Coronavirus test used at the White House might be wrong half the time, researchers claim

A coronavirus test touted by President Trump and used at the White House may miss nearly half of positive cases, according to a study by New York University.

The study looked at Abbott Laboratories’ ID Now molecular COVID-19 rapid test, which Trump hailed as a “whole new ballgame” at a March 30 news briefing because it boasted of delivering positive results in as little as five minutes. But the NYU researchers concluded that when testing swabs were stored before use in a stabilizing solution, the Abbott test missed at least one-third of positive results that were found using a different, more time-consuming procedure, the Cepheid Xpert Xpress SARS-CoV-2 test. Last month, responding to concerns about false negative results, Abbott changed its protocol to recommend using dry nasal swabs, rather than storing them in a solution that could dilute the samples.

But the researchers concluded that actually increased the rate of false negatives to 48 percent.

The research, which has not been confirmed or peer-reviewed, was posted on the website BioRxiv, where COVID-19 researchers have been sharing early results in the hope of speeding innovations for treating the disease. The study compared 101 test samples from patients at New York University Langone Health-Tisch Hospital.

Reached by Yahoo News for comment on the study’s findings, Abbott Laboratories said it was “unclear if the samples were tested correctly.”

“Once again, a study has been conducted using ID Now in a manner that it’s not intended to be used. It’s unclear if the samples were tested correctly and we’re further evaluating these results,” company spokesman Scott Stoffel said in an email. “The outcomes in this paper are inconsistent with any experience that we’ve had with this instrument.”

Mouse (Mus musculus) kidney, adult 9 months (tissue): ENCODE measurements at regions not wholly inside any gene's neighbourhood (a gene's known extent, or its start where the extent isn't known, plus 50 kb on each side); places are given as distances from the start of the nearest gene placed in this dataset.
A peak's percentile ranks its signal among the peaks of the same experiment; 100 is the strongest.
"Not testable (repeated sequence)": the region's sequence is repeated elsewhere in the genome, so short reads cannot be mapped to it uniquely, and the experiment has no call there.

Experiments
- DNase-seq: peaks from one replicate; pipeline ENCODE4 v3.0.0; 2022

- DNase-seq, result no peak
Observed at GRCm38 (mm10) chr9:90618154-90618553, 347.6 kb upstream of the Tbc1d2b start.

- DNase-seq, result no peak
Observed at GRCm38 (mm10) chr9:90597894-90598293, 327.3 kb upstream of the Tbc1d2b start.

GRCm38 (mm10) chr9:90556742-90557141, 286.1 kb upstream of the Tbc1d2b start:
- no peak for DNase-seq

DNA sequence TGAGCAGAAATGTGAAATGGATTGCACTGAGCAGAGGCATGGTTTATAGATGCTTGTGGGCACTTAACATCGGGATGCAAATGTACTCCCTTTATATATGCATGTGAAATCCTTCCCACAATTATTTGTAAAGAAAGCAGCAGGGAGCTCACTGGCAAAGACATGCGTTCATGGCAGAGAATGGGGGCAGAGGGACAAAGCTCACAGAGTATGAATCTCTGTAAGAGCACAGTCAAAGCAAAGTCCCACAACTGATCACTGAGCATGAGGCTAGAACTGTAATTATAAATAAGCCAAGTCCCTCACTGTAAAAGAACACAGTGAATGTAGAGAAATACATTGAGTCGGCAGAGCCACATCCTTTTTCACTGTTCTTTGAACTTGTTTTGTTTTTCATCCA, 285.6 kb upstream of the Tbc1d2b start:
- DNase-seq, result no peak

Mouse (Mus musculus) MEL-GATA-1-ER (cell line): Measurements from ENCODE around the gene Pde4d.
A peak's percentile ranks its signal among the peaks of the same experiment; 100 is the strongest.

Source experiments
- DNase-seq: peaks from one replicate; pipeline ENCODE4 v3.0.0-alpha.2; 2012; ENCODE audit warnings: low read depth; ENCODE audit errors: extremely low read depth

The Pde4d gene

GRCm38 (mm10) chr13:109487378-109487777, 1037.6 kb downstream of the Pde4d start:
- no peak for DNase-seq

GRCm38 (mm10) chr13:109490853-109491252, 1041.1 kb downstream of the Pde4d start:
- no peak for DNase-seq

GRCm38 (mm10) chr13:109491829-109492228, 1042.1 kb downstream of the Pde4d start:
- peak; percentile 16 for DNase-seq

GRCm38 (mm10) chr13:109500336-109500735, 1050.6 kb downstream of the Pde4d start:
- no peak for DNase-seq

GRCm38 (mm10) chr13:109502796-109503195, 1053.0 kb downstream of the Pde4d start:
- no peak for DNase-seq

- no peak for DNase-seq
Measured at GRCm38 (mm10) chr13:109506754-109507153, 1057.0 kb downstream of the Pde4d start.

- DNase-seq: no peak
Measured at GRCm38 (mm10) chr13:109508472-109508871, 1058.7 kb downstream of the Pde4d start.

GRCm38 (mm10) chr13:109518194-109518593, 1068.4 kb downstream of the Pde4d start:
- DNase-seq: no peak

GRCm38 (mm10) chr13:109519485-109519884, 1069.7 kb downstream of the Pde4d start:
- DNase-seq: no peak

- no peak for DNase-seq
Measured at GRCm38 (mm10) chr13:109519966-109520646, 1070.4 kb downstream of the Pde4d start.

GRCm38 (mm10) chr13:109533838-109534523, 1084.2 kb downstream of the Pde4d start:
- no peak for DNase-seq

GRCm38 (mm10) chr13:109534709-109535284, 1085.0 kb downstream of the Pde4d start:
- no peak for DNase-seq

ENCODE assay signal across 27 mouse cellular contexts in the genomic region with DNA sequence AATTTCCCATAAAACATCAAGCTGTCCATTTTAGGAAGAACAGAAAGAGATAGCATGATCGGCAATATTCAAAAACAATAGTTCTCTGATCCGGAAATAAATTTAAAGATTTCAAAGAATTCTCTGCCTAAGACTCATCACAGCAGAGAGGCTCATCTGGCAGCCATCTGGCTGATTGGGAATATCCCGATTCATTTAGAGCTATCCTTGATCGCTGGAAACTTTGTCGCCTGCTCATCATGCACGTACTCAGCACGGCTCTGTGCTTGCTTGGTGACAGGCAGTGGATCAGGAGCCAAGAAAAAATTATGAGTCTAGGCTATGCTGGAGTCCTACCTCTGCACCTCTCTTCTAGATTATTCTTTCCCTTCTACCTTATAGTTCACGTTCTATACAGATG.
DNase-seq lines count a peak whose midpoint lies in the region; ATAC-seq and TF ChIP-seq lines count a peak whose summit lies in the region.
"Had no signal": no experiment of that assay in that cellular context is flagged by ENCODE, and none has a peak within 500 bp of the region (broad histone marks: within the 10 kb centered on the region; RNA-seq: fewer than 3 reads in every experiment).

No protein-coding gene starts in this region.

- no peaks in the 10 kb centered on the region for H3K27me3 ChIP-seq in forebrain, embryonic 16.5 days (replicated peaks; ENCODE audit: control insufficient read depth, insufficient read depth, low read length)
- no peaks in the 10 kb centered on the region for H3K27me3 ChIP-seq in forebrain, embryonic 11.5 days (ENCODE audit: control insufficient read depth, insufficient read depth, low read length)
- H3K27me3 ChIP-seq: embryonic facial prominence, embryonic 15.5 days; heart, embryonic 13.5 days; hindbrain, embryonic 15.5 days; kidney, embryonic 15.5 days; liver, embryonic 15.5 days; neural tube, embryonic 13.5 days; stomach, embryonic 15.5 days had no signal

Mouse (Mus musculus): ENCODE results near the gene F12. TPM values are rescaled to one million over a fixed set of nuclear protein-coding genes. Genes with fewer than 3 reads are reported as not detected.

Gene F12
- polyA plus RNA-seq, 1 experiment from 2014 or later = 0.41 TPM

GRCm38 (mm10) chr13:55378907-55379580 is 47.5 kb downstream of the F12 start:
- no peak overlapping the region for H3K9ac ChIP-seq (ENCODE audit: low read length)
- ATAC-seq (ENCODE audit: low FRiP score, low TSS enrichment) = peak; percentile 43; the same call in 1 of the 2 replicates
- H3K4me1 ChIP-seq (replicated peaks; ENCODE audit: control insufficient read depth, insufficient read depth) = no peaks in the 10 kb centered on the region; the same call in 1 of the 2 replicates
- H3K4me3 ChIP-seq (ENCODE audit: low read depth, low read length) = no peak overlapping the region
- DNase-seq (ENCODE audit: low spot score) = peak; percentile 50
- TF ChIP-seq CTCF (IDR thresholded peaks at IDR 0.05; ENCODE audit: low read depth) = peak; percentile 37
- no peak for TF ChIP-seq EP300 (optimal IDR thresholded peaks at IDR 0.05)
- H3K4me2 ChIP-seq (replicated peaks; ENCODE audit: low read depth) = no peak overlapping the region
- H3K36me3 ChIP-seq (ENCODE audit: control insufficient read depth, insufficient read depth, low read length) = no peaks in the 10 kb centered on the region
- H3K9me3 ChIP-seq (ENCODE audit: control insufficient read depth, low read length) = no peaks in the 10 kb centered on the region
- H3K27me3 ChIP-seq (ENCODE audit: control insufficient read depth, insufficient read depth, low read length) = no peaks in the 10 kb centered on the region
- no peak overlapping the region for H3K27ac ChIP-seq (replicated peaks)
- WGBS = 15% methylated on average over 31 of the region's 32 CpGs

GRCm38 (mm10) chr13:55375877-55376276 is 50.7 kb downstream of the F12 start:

A lab technician dips a sample into the Abbott Laboratories ID Now testing machine.  (AP Photo/Carlos Osorio)
A lab technician dips a sample into Abbott Laboratories' ID Now testing machine. (AP Photo/Carlos Osorio)

The authors of the paper say they took Abbott’s recommendations into account.

After being granted emergency-use authorization by the Food and Drug Administration on March 27, Abbott has shipped hundreds of thousands of test kits to hospitals, doctor’s offices and pharmacy chains like Walgreens and CVS. The company says it has distributed 1.8 million ID Now tests, and that “the reported rate of false negatives is at 0.02%.”

Accurate testing is crucial as the nation begins easing restrictions meant to slow the spread of the coronavirus, and nowhere has that been more apparent than in the White House itself. Last week, two members of the White House staff tested positive, leading three of the top members of the coronavirus task force to self-quarantine.

At a Friday press briefing at which Trump was asked about Katie Miller, Vice President Mike Pence’s press secretary, who was one of the two staffers to test positive, the president sounded a skeptical note on the value of tests.

“This is why the whole concept of tests aren’t necessarily great,” Trump said. “The tests are perfect but something can happen between the test where it’s good and then something happens and, all of a sudden, she was tested very recently and tested negative. And then today, I guess, for some reason she tested positive.”

At least through last week, the ID Now test was in regular use at the White House.


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